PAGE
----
NAMD Responds to Substance Use Disorder Privacy Rule
Last week, NAMD sent a letter to the Substance Abuse and Mental Health Services Administration (SAMHSA) on a proposed rule addressing the privacy of substance use disorder (SUD) diagnosis and treatment information. The proposed rule would clarify how the SUD privacy requirements apply for purposes of health care payment and operations.
NAMD’s letter reiterates Medicaid Directors’ overarching concerns with separate SUD privacy requirements (42 CFR Part 2). It calls on SAMHSA and Congress to more closely align Part 2 with the requirements governing all other health information. Further, it adds that beneficiaries’ SUD information needs to be available to state Medicaid agencies and their contractors for purposes of care coordination and case management.
Administration Orders Agencies to Review Existing Regulations
Last week, President Trump issued an Executive Order directing all federal agencies to create a task force to review existing regulations and ” make recommendations […] regarding their repeal, replacement, or modification.” According to the order, each task force must identify regulations that impact job creation, are outdated/ineffective, impose undue costs, and derive from presidential directives that have been rescinded. The Executive Order also directs each task force to seek input from entities affected by the federal regulations, including state governments. Each review entity must make its recommendations within 90 days.
CMS Seeking Input on Innovations for Children in Medicaid
Today, CMS released a Request for Information (RFI) that seeks input on approaches to improve the quality and reduce the cost of care for children and youth enrolled in Medicaid and the Children’s Health Insurance Program (CHIP). As part of this RFI, CMS is exploring concepts that encourage pediatric providers to collaborate with health-related social service providers at the state, tribal, and local levels and share accountability for health outcomes for children in Medicaid and CHIP.
CMS Re-Opens CPC+ Model to Additional Payers and Regions
The Centers for Medicare and Medicaid Services (CMS) recently re-opened the Comprehensive Primary Care Plus (CPC+) model for additional payers and regions to participate in the multi-payer model. CMMI is soliciting proposals, from existing and new payers in the 14 current CPC+ regions, as well as payers in up to 10 new regions, to participate in CPC+ Round 2. The Round 2 demonstration is expected to begin in January 2018, and CMS is accepting payer proposals to partner in Round 2 of CPC+ through April 3, 2017.
CPC+ is an advanced primary care medical home model, which CMS announced last spring, that aims to strengthen primary care through regionally-based multi-payer transformation. CPC+ brings together Medicare and other payers, including state Medicaid agencies, to provide financial support for practices to make significant changes in their care delivery.
CMS Issues NPRM Modifying 2018 Exchange Rules
On February 17, the Centers for Medicare and Medicaid Services (CMS) published a notice of proposed rulemaking which would make a variety of changes to the 2018 Exchange requirements. The rule aims to stabilize the individual and small group markets by making changes, such as:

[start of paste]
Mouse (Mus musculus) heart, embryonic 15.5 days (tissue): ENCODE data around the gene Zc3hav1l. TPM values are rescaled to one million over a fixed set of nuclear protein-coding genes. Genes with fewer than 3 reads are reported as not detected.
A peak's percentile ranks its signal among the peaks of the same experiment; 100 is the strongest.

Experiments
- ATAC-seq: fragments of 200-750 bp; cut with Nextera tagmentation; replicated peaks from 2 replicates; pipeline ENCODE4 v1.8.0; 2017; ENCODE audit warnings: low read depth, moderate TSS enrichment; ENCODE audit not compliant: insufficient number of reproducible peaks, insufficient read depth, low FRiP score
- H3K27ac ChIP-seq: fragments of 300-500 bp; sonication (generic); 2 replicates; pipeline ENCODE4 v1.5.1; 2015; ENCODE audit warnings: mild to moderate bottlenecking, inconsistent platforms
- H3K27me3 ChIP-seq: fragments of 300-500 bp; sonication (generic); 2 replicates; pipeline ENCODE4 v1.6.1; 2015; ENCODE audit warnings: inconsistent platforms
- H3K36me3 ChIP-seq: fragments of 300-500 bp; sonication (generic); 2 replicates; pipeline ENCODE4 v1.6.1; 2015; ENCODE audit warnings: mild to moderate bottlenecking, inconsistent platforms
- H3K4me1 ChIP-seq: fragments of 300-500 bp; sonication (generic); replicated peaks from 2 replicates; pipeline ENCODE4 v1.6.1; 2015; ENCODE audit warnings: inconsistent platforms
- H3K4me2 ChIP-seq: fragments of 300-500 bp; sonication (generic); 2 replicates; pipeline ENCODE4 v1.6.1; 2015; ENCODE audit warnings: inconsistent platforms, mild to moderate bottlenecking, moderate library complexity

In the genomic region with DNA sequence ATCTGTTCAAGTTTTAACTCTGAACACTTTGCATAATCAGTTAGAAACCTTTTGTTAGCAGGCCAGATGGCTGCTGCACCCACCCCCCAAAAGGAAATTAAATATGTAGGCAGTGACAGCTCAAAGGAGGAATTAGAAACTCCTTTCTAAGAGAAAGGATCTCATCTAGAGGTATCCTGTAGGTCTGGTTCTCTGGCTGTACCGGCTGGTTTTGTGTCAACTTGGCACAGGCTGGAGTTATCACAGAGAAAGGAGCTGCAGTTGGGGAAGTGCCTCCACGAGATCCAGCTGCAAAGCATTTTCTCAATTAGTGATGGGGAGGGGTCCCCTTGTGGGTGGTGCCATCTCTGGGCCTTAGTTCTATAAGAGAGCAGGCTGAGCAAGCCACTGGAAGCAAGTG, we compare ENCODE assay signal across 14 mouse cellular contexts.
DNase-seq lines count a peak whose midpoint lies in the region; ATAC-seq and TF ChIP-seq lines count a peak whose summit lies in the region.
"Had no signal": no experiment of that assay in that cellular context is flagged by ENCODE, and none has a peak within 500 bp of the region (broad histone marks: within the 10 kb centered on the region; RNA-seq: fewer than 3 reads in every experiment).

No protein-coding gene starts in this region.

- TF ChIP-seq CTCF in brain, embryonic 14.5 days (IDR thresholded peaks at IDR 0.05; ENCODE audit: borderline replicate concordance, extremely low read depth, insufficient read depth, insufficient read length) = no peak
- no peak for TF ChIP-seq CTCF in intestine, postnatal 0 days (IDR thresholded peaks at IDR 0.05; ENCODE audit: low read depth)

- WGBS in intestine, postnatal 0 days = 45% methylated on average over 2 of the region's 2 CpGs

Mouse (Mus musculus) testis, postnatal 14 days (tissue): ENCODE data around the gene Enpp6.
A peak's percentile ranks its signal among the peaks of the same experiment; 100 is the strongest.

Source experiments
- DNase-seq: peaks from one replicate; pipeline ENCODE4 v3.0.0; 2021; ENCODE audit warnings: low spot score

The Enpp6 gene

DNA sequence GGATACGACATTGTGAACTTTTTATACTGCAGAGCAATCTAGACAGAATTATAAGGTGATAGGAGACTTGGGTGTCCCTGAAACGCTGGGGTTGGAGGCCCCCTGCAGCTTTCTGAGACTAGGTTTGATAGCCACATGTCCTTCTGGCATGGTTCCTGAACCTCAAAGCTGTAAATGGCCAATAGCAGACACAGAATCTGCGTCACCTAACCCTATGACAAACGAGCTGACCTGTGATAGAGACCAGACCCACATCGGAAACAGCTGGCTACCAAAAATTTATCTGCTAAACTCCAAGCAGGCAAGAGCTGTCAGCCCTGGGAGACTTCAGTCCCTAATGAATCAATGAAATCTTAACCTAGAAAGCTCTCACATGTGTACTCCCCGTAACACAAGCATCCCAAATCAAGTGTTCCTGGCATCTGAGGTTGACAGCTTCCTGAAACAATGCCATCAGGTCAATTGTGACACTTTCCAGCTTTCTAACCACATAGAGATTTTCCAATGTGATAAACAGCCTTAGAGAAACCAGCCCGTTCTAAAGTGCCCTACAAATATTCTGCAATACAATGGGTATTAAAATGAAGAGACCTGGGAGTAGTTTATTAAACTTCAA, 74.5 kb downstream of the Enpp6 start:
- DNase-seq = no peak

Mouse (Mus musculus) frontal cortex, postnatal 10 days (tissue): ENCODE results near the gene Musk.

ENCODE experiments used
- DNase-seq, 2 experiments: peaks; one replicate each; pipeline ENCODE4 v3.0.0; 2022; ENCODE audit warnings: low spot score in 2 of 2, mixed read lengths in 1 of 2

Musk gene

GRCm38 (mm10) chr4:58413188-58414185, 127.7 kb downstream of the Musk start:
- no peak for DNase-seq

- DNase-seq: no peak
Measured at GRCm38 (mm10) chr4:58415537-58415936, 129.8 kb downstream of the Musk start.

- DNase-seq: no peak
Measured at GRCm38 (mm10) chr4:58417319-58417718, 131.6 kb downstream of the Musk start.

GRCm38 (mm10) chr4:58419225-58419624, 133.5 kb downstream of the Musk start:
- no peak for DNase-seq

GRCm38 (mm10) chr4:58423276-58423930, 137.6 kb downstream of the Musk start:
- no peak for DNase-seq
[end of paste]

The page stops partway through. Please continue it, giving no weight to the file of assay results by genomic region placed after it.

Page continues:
Reducing the open enrollment period to last from November 1, 2017 through December 15, 2017 (rather than through January 31, 2018);
Expanding the pre-enrollment verification process occurring in special enrollment periods to apply to all individuals enrolling in such a period;
Deferring network adequacy reviews to the states; and
Reducing the Essential Community Provider (ECP) network requirement to 20 percent of a plan’s network rather than 30 percent, and allows issuers to use a write-in process to verify ECPs.
The NPRM is available on the Federal Register here.
Effective date of SUD Privacy Rule Delayed by 60 days
On February 16, the effective date of the Confidentiality of Substance Use Disorder Patient Records final rule was delayed from February 17, 2017 to March 21, 2017. The rule sets out to update and modernize 42 CFR part 2 in order to facilitate integration of care and new health care delivery models, while protecting the privacy of patients with a substance use disorder. According to SAMSHA, the 60-day delay is necessary to give Department officials the opportunity for further review and consideration of new regulations. This notice does not impact SAMHSA’s Supplemental Notice of Proposed Rulemaking ( SNPRM) issued on January 18, 2017.
Please find the notice delaying the rule’s effective date here.
CMS releases 2016-2025 Projections of National Health Expenditures Data
On February 15, CMS released its 2016-2025 Projections of National Health Expenditures Data Report, revealing that total health spending as of 2016 has reached nearly $3.4 trillion, a 4.8-percent increase from 2015. The report also predicts that national health expenditure growth will average 5.6 percent annually over 2016-2025, outpacing GDP by 1.2 percentage points. This spending growth, CMS purports, will be largely attributable to increasing medical prices (compared to recent historically low growth).
In addition to addressing national health expenditures writ large, the report includes analysis specific to spending on Medicare, Medicaid, and private health insurance, as well as prescription drug spending and medical price inflation.
House GOP ACA Repeal and Replace Legislation Leaked; Senate Path Appears Difficult
Late last week, media outlets obtained a leaked discussion draft of a House GOP ACA repeal-and-replace proposal which aligns with House leadership’s policy document circulated earlier this month. The draft legislation, which is likely to change as debate continues, would significantly alter the Medicaid program by:
Repealing Medicaid Expansion
Codifies the optional nature of the expansion in statute, consistent with the Supreme Court’s ruling on the matter;
Effective January 1, 2020, ends states’ ability to expand this group beyond 138% FPL;